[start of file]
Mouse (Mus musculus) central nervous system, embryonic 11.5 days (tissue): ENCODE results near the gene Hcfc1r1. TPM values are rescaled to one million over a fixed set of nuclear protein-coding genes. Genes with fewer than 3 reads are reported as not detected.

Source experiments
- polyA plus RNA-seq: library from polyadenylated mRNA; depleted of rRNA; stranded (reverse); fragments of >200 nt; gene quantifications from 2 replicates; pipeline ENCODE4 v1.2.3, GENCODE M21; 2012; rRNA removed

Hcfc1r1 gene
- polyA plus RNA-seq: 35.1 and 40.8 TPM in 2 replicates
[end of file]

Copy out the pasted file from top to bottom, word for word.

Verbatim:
Mouse (Mus musculus) central nervous system, embryonic 11.5 days (tissue): ENCODE results near the gene Hcfc1r1. TPM values are rescaled to one million over a fixed set of nuclear protein-coding genes. Genes with fewer than 3 reads are reported as not detected.

Source experiments
- polyA plus RNA-seq: library from polyadenylated mRNA; depleted of rRNA; stranded (reverse); fragments of >200 nt; gene quantifications from 2 replicates; pipeline ENCODE4 v1.2.3, GENCODE M21; 2012; rRNA removed

Hcfc1r1 gene
- polyA plus RNA-seq: 35.1 and 40.8 TPM in 2 replicates